Bequest myths unravelled
Australians as a whole have the giving habit, with 70% of us supporting charities. And when asked, 29% of people say they’d be willing to leave a gift in their will once family and friends had been provided for. The trouble is only 7.5% of Australians actually end up doing that.
There are a few myths surrounding bequests which might discourage potential supporters. Let’s clear those up.
1. Only wealthy people leave money to charity
It’s a common misconception that only wealthy people leave money to charity when they die. The reality is that most bequests are made by people who’ve lived ordinary lives, but make an extraordinary difference to their community after they’re gone.
Bequests form the financial basis of most major Australian charities and are absolutely essential for ensuring the good work they do continues into the future. Last year in 2011, the Neuroscience Research Australia Foundation was honoured to receive bequests from the estates of six supporters.
2. Leaving a bequest is difficult
The perception that leaving a bequest is difficult is wrong – it’s actually an easy process, though we do advise using a solicitor or trustee company. Including a charity in your will is just as easy as providing for your loved ones, and your donation makes a difference regardless of the size. And it can be either free upfront or at nominal cost, and a simple will can sometimes be completed at the same time of your first appointment. For example, the NSW Trustee and Guardian or State Trustees (Victoria) are public bodies which can do this.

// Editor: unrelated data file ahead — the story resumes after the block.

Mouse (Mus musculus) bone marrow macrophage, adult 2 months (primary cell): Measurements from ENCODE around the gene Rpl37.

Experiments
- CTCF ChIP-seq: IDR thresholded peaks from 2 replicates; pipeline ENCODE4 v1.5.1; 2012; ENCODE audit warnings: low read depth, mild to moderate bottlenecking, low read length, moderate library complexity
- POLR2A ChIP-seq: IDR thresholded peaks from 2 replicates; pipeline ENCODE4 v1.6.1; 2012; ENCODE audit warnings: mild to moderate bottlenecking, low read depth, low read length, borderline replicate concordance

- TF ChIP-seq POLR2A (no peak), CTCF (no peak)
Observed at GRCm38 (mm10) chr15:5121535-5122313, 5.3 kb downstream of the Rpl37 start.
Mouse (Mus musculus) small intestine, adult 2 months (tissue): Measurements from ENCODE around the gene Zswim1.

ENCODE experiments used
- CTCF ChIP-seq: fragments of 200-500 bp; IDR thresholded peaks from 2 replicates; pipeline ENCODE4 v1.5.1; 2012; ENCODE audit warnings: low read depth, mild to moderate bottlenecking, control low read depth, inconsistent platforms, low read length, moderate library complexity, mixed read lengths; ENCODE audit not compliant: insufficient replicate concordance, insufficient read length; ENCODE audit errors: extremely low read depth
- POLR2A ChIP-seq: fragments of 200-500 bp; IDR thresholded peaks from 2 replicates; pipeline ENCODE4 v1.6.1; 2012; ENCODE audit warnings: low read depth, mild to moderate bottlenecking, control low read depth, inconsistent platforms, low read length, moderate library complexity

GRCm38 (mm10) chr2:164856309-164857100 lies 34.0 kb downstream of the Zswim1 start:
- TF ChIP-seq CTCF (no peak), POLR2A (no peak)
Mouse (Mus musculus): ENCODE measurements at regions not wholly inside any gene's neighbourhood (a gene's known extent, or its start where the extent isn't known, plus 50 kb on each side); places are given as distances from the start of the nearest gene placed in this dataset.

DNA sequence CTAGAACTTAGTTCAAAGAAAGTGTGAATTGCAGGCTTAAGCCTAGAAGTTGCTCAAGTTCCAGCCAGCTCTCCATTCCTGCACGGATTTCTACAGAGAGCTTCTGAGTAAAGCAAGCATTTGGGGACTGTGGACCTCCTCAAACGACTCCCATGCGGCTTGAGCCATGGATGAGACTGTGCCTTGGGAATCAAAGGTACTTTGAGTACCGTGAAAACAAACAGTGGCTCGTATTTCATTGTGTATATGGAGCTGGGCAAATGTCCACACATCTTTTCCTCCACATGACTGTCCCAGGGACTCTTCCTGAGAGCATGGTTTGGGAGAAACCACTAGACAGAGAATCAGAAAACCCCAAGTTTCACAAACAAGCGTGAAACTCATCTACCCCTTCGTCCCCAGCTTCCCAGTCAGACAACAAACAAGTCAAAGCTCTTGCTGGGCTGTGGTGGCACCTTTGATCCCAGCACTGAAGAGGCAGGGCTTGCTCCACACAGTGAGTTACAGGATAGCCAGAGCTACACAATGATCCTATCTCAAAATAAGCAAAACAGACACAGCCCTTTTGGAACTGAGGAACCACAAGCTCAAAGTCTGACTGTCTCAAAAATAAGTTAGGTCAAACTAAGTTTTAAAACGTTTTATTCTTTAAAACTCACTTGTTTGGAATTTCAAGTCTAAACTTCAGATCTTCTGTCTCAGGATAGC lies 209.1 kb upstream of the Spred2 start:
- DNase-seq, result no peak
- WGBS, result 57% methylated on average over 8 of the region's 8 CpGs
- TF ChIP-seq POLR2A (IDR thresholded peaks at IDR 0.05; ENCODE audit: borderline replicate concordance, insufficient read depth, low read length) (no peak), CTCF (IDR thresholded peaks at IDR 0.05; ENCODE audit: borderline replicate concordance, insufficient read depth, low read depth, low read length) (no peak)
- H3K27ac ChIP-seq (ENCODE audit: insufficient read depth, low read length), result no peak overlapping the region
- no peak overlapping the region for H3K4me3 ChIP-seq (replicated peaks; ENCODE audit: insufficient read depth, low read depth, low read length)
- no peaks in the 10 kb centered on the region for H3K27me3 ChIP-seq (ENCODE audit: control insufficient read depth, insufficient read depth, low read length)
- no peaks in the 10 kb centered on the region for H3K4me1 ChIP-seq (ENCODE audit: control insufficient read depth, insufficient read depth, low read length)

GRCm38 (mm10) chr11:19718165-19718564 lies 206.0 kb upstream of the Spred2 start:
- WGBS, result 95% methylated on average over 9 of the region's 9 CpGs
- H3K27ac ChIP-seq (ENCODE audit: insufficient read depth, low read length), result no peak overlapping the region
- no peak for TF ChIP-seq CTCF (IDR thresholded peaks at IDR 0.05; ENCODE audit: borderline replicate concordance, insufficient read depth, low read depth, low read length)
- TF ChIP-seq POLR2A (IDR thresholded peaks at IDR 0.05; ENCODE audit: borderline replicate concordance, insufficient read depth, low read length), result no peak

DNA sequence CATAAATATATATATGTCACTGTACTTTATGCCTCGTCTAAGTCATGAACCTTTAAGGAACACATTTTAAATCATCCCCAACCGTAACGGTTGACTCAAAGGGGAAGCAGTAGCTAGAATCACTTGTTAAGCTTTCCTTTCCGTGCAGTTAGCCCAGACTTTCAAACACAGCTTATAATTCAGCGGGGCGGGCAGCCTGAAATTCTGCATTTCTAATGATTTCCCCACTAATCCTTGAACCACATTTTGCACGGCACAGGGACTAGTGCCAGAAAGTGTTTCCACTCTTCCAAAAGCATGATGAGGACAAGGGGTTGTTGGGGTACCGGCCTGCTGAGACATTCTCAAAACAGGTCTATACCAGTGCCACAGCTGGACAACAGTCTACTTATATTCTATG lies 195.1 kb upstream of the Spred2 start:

You could leave a percentage of your estate to the Neuroscience Research Australia Foundation, or make a specific gift of a sum of money or donate a particular property then leave the “residue” to charities. You can even designate your bequest to a particular aspect of our research; however, we would appreciate talking with you about this first so that we can be sure to meet your wishes.
3. There isn’t a good time to think about leaving a bequest
There are many life events which make it important to update your will. Having a child, taking an overseas trip, contracting a disease, getting married, selling property or retiring are all common triggers for an update.
If you do not have all your desires in your will and if you do not have the benefit of good legal advice then your affairs after your death will be longer and more expensive to resolve. This may be an extra burden for family and friends at the worst possible time.
Now we have unravelled some bequest myths, we hope to encourage you to seize the day and become part of the special group of Australians that help the work of charities continue beyond the scope of their own lifetime.
Bequest Manager Leonie Harle would welcome your inquiry on behalf of Neuroscience Research Australia and can be contacted at email@example.com or 02 9399 1153. You can also find out more at our bequest information page.
Roewen Wishart is the NeuRA Foundation Director and has over 20 years experience in the fundraising and philanthropic sectors.